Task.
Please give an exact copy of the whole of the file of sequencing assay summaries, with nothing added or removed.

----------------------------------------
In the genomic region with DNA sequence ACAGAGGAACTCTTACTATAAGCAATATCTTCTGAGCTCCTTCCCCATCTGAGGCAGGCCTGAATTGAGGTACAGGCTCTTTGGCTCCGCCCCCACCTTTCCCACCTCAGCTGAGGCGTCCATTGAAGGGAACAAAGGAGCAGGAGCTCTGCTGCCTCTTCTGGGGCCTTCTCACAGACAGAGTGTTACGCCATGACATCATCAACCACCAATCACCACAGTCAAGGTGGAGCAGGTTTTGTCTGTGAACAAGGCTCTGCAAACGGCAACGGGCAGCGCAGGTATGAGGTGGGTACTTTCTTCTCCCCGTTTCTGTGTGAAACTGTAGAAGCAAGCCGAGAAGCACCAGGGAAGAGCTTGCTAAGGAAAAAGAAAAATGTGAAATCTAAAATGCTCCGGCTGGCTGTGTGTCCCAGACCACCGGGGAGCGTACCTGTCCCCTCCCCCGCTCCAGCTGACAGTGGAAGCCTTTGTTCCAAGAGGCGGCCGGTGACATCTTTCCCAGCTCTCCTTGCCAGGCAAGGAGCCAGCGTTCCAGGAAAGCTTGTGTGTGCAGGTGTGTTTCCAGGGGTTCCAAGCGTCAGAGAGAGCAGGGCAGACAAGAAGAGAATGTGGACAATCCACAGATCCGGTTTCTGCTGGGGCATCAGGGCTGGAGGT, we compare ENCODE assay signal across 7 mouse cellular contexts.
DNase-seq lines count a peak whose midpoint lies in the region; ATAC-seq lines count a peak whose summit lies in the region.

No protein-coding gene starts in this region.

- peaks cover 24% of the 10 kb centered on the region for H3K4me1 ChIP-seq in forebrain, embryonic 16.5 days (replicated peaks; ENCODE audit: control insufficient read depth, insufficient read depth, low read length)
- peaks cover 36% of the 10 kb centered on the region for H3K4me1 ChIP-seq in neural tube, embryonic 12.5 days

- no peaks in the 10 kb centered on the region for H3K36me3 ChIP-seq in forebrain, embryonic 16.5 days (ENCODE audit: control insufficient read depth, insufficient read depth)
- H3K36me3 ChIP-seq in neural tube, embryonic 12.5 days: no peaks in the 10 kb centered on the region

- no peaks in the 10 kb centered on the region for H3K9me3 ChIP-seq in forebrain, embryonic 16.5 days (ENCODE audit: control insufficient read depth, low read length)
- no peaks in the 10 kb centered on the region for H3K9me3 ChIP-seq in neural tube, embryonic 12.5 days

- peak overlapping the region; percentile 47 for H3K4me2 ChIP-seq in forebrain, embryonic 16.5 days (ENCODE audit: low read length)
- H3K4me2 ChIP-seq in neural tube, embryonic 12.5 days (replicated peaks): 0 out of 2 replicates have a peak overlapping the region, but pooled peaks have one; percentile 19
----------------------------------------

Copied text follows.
In the genomic region with DNA sequence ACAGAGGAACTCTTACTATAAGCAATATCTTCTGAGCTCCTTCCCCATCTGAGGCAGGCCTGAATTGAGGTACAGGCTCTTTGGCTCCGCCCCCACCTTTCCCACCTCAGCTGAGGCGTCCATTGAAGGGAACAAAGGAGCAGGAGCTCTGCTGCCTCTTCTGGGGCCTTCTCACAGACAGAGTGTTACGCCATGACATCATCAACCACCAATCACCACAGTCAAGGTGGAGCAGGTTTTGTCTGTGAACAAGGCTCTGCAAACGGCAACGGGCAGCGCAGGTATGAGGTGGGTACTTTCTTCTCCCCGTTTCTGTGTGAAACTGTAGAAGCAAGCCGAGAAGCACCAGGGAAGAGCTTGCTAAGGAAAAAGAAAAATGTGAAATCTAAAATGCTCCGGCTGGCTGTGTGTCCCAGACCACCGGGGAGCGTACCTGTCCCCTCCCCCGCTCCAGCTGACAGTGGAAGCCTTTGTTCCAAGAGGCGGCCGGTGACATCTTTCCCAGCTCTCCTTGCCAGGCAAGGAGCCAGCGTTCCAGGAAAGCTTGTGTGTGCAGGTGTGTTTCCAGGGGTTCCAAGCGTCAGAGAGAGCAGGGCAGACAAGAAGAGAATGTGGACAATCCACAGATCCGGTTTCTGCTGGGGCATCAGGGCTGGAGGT, we compare ENCODE assay signal across 7 mouse cellular contexts.
DNase-seq lines count a peak whose midpoint lies in the region; ATAC-seq lines count a peak whose summit lies in the region.

No protein-coding gene starts in this region.

- peaks cover 24% of the 10 kb centered on the region for H3K4me1 ChIP-seq in forebrain, embryonic 16.5 days (replicated peaks; ENCODE audit: control insufficient read depth, insufficient read depth, low read length)
- peaks cover 36% of the 10 kb centered on the region for H3K4me1 ChIP-seq in neural tube, embryonic 12.5 days

- no peaks in the 10 kb centered on the region for H3K36me3 ChIP-seq in forebrain, embryonic 16.5 days (ENCODE audit: control insufficient read depth, insufficient read depth)
- H3K36me3 ChIP-seq in neural tube, embryonic 12.5 days: no peaks in the 10 kb centered on the region

- no peaks in the 10 kb centered on the region for H3K9me3 ChIP-seq in forebrain, embryonic 16.5 days (ENCODE audit: control insufficient read depth, low read length)
- no peaks in the 10 kb centered on the region for H3K9me3 ChIP-seq in neural tube, embryonic 12.5 days

- peak overlapping the region; percentile 47 for H3K4me2 ChIP-seq in forebrain, embryonic 16.5 days (ENCODE audit: low read length)
- H3K4me2 ChIP-seq in neural tube, embryonic 12.5 days (replicated peaks): 0 out of 2 replicates have a peak overlapping the region, but pooled peaks have one; percentile 19